“Marcelina”: A Reading by Jean Vengua

Welcome to the launch of MARCELINA by Jean Vengua. This poetry chapbook is a meditation on the murder of Cecilia Navarro in 1930s Central California. The life of Navarro and her place in an earlier Filipino migrant community is explored in the documentary “The Celine Archive” which recently won the 2020 Los Angeles Independent Film Festival Award. The film will premiere at CAAMFest (formerly the San Francisco International Asian American Film Festival) on October 14 through October 18, and Jean Vengua along with the film director Celine Shimizu and historian Catherine Ceniza Choy will be in conversation after every screening. With gratitude to Celine Shimizu for allowing us to use the film’s trailer for this event.

Marcelina

Paloma Press is pleased to announce the release of its 20th book, MARCELINA: A meditation on the murder of Cecilia “Celing” Navarro, by Dr. Jean Vengua.

ISBN: 978-1-7344965-0-5
Official Release Date: September 2020
Pages: 34
Price: $16
Available now on Amazon.

*Jean Vengua reads from Marcelina here.

ADVANCE WORDS

You must sit down to read Jean Vengua’s “Marcelina”—an epic poem for our times. Bringing to light the lived experience of a young Filipina American immigrant woman in the 1920s and 1930s Central California, she captures a powerful event that can no longer remain buried. Vengua’s passionate writing braids history, geography, gender, ethnicity and race to illumine why we must now dig up those discarded in the levees of our past. The silencing forces of history are undone by Jean Vengua’s writing. Through her, we can finally know about and feel Celine Navarro’s life.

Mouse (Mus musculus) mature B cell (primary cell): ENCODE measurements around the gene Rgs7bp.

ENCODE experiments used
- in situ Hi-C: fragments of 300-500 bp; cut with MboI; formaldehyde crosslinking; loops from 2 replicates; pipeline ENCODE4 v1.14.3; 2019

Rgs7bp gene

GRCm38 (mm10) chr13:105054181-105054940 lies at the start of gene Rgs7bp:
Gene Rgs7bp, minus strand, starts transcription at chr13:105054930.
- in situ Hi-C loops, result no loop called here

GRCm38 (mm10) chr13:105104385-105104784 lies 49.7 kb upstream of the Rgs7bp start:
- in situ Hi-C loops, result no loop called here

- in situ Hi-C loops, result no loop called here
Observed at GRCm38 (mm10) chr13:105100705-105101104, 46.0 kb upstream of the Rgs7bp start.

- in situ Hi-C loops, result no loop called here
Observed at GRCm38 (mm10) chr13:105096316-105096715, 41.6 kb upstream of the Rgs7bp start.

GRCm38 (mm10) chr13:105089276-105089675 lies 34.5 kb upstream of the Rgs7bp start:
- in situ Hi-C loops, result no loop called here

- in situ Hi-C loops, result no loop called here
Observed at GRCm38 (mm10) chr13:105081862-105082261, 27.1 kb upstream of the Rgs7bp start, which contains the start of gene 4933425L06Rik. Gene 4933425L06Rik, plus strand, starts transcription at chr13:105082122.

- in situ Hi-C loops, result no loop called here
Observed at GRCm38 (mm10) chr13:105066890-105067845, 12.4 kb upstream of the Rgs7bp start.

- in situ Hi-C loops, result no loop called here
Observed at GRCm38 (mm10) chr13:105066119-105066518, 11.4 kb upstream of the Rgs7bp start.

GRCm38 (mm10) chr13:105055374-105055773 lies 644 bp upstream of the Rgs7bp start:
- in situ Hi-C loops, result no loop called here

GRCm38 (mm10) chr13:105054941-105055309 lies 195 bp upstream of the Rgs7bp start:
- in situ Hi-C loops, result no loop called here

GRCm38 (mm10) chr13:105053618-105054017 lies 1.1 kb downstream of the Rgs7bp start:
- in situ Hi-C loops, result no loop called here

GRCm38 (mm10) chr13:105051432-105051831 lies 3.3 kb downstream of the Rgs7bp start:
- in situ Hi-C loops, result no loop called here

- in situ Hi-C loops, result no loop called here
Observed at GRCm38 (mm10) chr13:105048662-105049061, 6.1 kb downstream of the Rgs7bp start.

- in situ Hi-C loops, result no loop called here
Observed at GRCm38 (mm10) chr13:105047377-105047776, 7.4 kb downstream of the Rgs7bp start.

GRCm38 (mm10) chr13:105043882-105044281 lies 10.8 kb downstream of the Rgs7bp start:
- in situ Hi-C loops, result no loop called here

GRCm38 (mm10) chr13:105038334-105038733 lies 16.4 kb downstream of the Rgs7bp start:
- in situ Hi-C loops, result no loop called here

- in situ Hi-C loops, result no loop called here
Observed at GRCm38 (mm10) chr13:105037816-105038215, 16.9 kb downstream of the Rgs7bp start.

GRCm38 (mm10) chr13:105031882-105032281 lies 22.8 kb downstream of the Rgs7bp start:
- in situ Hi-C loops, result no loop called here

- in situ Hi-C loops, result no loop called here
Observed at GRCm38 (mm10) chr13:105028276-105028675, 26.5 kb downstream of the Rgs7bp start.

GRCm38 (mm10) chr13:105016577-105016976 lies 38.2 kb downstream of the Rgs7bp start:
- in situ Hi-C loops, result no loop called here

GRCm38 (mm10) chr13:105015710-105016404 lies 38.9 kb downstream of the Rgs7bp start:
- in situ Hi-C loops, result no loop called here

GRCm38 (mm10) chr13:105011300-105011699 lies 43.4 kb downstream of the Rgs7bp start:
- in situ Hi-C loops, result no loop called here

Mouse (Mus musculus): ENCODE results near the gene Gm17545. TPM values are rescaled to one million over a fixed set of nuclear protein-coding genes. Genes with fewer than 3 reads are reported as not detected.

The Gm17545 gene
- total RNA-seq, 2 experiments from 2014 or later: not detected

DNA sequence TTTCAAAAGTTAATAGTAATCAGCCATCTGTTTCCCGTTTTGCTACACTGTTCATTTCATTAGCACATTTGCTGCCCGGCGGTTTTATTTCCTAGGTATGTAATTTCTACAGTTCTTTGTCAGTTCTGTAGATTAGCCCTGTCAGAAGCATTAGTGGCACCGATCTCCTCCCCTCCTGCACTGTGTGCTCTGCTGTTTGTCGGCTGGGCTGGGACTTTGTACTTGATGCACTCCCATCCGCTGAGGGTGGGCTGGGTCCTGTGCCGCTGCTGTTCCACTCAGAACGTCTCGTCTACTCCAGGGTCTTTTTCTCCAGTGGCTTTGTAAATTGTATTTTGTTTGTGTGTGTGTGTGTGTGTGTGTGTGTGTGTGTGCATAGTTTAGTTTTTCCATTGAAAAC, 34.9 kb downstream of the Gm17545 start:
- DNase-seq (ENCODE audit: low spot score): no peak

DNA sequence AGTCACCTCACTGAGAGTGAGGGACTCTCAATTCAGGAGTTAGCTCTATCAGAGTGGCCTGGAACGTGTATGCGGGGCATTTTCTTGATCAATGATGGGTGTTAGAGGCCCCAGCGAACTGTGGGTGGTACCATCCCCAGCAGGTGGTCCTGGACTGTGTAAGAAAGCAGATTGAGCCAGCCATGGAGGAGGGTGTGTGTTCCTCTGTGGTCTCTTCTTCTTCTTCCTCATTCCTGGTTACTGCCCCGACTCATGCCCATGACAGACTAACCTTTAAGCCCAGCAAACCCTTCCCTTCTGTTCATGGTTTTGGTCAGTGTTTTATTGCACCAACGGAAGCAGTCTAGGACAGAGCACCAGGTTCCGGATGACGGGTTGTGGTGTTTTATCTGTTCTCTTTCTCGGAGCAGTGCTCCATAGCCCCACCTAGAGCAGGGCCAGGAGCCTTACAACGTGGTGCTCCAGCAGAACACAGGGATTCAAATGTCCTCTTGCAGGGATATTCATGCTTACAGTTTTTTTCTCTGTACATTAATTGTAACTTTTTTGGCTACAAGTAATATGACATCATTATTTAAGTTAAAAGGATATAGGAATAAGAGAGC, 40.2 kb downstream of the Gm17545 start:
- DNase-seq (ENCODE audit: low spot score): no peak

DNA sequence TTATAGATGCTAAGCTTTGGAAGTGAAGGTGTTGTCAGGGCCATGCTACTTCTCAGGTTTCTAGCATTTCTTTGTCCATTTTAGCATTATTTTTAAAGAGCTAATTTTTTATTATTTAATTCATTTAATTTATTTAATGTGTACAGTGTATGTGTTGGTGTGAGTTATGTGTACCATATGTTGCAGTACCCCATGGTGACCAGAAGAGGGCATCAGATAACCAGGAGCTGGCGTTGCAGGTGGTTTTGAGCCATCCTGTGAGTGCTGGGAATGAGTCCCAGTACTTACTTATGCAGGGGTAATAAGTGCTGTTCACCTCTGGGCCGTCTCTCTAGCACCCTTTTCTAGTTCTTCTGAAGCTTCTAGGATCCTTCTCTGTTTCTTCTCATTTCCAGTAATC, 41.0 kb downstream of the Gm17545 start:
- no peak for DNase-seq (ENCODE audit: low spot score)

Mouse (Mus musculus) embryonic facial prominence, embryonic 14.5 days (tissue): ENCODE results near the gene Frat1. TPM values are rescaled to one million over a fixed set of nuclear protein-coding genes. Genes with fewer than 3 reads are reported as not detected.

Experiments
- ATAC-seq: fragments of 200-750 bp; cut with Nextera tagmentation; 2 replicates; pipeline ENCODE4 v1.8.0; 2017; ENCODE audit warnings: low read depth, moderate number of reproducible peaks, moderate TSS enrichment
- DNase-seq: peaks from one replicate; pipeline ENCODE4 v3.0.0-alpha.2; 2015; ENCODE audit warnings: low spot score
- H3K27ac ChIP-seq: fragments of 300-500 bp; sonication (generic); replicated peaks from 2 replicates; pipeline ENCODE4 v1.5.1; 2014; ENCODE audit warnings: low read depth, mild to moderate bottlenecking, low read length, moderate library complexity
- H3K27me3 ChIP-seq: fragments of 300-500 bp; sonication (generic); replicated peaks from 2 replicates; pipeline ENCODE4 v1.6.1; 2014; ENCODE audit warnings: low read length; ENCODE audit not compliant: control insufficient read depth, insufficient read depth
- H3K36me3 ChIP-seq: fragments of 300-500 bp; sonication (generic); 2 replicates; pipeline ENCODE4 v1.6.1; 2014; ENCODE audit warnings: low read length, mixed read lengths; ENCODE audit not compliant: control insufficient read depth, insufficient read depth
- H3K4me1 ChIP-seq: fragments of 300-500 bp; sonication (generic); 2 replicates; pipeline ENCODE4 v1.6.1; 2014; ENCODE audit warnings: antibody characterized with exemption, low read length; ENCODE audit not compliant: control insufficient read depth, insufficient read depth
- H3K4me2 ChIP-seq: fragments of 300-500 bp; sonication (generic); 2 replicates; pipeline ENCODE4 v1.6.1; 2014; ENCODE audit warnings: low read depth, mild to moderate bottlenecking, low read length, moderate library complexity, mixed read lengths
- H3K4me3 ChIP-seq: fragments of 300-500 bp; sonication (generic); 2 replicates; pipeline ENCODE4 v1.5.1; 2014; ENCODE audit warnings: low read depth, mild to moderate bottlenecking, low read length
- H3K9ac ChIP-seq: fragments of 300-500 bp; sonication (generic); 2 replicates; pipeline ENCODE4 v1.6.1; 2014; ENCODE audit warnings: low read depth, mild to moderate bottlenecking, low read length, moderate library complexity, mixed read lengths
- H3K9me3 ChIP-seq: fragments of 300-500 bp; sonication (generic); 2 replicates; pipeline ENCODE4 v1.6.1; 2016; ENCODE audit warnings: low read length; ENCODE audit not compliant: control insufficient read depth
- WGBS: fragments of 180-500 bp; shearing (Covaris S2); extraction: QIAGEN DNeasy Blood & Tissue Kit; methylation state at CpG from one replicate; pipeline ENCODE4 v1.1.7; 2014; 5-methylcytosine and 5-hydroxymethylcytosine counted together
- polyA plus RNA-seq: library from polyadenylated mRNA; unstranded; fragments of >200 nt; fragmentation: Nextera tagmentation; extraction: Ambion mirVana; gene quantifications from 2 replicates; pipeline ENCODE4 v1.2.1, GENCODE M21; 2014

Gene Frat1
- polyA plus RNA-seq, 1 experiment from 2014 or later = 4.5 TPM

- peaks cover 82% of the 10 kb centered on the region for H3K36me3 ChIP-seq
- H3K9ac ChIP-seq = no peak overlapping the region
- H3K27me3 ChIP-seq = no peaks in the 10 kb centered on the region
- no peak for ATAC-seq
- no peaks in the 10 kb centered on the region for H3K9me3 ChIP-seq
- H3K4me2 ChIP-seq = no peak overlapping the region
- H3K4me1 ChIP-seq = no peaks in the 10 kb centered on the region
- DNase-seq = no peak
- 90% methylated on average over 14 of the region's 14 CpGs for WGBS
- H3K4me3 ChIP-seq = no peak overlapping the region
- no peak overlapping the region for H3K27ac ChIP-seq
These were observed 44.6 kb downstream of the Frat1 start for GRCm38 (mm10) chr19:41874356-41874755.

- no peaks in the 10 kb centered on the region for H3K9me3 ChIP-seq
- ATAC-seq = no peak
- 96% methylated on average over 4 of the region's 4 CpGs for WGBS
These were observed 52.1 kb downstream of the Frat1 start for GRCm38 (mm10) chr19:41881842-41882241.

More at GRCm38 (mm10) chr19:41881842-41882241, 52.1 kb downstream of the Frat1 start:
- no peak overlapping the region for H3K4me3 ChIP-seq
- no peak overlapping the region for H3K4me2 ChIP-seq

Celine Parreñas Shimizu, director of THE CELINE ARCHIVE (2020)

It is an honor to revisit Jean Vengua’s long poem, “Marcelina,” two decades after it was first published in the anthology Babaylan. “Marcelina” is jarring in its quiet, meditative moments, contrasted against voices and acts of historical violence. Vengua asks us to join her, to unearth our buried history and herstory, look hard at the violences we have inflicted upon our own. Vengua resists the insularity, the suffocation of that history, pays back this violence with witness, with gentle words. She pays respect to the woman, Marcelina, by honoring the earth in which she was interred.
Barbara Jane Reyes, author of Invocation to Daughters and Letters to a Young Brown Girl

ABOUT THE AUTHOR